Whether you’re a software developer or someone who uses technology for their job, the way we work has changed over the last year. Much of the workforce was working remotely. Serving customers became a challenge. Organisations needed to transform basic pen and paper processes done in an office environment and digitise them quickly with minimal business disruption.
This massive shift required fast answers, and low-code apps were an obvious choice to fulfil the new demand. If you are looking for ways to enhance your developer approach and get work done in this new environment, you should consider low-code adoption as a component of your strategy.
Developers were already slammed with a long technology to-do list before the pandemic—now they are being asked to fundamentally reinvent how the business works. To bridge the gap, many developers and organisations relied on low-code and automation.
In the next five years, 500 million more apps will be created. That’s more than all the apps built in the last 40 years, according to the IDC. There simply aren’t enough professional code-first developers to go around for the volume of work ahead to modernise businesses. However, the good news is low-code technology is here to empower more people, regardless of coding ability, to create apps.
So, what trends and insights from 2021 can we carry into the future?
Use of collaboration and communication platforms like Microsoft Teams became astronomical during the pandemic. Currently, the Daily Active Users for Microsoft Teams is over 115 million. Many workers were suddenly remote, and needed easy ways to collaborate to keep the business moving. Teams is the perfect platform for collaboration, and the next step is to bring the apps they need the most and put them right within Teams, where workers are spending more and more time.
Something we are hearing from customers is the need for data-driven insights on their business, a self-service way to have those insights available to them anytime they want, and being able to easily communicate the actions they could take on those insights.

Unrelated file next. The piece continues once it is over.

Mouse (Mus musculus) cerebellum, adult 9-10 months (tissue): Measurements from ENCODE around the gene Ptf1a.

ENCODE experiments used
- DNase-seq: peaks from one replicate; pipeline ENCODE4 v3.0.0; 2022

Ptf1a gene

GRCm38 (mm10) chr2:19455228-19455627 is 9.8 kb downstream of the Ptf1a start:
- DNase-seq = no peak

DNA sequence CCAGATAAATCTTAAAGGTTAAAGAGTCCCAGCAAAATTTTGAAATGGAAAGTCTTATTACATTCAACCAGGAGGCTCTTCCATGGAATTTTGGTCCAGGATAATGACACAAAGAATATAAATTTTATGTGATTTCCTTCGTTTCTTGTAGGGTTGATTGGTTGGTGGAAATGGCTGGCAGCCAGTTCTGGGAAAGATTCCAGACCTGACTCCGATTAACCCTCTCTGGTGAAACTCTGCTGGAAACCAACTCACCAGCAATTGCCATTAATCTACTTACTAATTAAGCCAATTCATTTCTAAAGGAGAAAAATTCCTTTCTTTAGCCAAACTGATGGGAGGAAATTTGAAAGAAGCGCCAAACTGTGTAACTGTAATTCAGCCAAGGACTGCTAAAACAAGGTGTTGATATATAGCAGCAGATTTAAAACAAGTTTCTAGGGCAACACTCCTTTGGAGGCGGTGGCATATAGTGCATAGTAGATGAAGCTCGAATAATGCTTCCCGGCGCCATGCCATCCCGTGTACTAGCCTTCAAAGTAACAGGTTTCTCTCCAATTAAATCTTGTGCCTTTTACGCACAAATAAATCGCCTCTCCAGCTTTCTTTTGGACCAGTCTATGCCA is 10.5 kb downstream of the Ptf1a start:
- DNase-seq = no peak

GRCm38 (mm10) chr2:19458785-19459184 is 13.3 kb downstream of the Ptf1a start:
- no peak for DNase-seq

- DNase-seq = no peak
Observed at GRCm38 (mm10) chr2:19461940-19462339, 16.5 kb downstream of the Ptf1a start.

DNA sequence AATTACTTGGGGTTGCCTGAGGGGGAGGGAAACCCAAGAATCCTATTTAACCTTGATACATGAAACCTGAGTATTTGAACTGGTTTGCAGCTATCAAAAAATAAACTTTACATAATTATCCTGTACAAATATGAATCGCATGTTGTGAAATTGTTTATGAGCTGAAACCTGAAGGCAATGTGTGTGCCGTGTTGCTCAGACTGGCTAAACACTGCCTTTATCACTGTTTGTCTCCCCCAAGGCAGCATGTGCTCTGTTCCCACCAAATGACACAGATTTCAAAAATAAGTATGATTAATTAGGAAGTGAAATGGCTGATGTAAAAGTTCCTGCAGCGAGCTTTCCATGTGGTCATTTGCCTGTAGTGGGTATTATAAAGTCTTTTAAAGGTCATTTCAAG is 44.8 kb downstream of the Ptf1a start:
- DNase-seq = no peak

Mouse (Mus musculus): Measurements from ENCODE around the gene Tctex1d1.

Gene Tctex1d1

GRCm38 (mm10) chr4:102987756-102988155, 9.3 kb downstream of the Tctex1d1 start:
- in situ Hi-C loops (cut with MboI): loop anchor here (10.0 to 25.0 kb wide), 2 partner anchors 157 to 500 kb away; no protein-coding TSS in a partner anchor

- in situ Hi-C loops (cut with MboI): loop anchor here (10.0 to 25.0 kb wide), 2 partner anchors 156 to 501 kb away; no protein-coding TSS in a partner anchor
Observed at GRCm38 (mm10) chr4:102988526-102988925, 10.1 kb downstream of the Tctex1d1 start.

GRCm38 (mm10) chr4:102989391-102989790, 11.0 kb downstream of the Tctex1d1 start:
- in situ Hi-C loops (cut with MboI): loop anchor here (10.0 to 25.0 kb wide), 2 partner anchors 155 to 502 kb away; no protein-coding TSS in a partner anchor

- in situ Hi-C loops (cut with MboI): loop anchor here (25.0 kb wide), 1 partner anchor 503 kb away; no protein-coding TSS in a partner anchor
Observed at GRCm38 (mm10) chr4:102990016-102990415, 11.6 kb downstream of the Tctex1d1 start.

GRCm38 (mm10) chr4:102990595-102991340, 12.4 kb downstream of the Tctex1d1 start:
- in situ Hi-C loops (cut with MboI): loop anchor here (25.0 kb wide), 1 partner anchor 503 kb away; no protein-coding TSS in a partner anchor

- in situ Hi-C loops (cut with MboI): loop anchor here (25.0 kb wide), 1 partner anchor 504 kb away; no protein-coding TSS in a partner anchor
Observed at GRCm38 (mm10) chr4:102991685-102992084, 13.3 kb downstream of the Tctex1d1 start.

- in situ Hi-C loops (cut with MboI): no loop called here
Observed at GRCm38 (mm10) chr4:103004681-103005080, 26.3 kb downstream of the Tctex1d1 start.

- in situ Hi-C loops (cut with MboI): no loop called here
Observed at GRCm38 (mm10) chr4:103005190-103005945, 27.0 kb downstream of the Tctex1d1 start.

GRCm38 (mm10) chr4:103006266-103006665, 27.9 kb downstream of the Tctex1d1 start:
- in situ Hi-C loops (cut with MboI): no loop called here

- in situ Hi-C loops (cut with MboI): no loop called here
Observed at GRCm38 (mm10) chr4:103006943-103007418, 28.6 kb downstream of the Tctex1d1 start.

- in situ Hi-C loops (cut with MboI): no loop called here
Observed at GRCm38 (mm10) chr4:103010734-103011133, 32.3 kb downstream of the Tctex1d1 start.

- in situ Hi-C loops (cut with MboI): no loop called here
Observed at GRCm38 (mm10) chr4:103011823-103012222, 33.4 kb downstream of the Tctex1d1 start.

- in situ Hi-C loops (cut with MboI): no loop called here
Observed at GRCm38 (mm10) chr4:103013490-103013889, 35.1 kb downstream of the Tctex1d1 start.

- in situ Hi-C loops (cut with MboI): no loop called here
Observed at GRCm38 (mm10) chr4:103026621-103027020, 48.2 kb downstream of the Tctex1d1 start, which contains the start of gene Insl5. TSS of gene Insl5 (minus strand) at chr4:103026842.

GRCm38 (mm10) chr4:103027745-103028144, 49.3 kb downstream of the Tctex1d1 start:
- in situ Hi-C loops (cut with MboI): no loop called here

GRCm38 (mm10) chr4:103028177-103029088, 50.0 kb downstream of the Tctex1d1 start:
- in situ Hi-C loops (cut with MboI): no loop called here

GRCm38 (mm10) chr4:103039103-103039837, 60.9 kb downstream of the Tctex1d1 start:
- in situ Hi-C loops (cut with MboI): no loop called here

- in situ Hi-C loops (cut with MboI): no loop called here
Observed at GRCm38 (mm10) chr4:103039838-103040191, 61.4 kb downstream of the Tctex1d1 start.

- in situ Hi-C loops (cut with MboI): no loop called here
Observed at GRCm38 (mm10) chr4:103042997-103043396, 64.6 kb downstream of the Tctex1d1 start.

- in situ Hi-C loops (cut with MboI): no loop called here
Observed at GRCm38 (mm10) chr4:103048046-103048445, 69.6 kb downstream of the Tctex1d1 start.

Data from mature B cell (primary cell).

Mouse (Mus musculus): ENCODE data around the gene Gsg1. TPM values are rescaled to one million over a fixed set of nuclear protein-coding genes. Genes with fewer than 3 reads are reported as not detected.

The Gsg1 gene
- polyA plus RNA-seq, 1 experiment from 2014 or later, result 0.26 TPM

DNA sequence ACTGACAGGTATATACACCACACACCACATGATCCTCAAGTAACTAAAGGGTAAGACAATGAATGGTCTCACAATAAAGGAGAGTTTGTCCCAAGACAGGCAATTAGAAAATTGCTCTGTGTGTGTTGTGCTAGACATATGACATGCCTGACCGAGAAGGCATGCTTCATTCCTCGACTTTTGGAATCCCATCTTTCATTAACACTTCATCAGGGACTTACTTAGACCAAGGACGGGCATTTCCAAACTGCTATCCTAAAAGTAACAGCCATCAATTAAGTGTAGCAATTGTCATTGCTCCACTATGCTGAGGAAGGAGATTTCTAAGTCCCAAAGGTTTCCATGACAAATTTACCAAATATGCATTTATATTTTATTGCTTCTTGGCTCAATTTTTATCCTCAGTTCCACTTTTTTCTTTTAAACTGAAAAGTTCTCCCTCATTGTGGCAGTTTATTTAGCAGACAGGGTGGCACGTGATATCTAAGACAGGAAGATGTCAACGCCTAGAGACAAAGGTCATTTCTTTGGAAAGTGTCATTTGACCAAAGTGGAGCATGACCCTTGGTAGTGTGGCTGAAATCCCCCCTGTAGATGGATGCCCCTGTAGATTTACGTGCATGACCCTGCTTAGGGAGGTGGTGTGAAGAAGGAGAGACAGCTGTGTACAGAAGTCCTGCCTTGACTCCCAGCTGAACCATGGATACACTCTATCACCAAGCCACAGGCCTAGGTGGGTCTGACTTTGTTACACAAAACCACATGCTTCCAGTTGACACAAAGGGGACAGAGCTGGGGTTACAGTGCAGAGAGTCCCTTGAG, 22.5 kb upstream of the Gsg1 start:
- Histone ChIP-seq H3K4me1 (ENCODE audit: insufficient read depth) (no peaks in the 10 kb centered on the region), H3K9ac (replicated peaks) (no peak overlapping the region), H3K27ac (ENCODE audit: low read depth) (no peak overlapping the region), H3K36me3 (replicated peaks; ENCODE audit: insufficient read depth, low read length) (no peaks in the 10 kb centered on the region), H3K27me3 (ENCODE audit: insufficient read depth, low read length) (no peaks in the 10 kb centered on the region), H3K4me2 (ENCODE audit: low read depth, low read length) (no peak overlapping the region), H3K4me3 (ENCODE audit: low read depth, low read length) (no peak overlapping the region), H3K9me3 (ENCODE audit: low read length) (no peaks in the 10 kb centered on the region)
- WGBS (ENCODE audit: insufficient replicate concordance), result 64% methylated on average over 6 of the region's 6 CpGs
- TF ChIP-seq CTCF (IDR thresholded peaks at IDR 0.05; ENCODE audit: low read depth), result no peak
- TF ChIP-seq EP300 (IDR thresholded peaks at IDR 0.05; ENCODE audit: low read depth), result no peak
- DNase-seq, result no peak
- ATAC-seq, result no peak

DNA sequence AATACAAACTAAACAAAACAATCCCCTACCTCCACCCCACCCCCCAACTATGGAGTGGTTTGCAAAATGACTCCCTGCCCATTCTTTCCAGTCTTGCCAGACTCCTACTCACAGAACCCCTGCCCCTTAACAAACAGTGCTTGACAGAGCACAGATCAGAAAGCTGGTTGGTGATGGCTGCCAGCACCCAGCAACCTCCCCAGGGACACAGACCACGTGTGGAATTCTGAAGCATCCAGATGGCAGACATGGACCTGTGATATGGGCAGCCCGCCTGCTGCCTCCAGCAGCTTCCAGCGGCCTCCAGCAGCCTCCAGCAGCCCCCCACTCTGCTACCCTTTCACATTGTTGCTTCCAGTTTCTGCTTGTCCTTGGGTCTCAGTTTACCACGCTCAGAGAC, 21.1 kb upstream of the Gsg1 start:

The American Red Cross is doing this incredibly well. The American Red Cross provides emergency assistance and disaster relief in the United States. Their workforce is widely distributed and when they respond to a disaster, they need simple, clear communication and collaboration tools. To communicate amongst themselves, they use Teams. When they need to collaborate and act on a disaster response, they use Microsoft Power BI within Teams to show data using whatever filters and pivots are needed for a specific insight, and they use Microsoft Power Apps to help people act on that data.
If you work in IT or know someone who does, you know there is a lot of manual work on a day-to-day basis. There are updates to install and configuring to do for various servers, machines, and apps. Once IT teams discover that they can automate many of these tasks, their life becomes much easier. In fact, every month Power Automate takes more than 25 billion automated actions on behalf of its users.
For example, an IT worker could create a basic automation to check for Windows updates and have them installed using our new Microsoft Power Automate Desktop automation toolset, saving hundreds of hours every month.
Fusion developer teams are a new industry concept. In short, these are teams (or virtual teams) of code-first developers, citizen developers (people creating low-code apps without a traditional developer background), and IT developers working together to solve business problems.
We have observed two interesting ways that fusion developer teams are working together. The first one is where the code-first dev writes backend APIs and connectors and realizes they can help others in their company use these in Power Apps. They store their API in tools like Azure API Management so low-code devs can use them to build what they need. The second way is where the code-first dev acts as an “architect” to plan all of the app-building work so that app building projects are more strategic and planned rather than one-off solutions.
This new way of working is a new normal. Most importantly, these unusual circumstances are creating innovation opportunities to shift how developers and tech users think about their work, and low code is an increasingly important part of that new thinking. To learn more about how to build low-code apps using Power Platform, contact firstname.lastname@example.org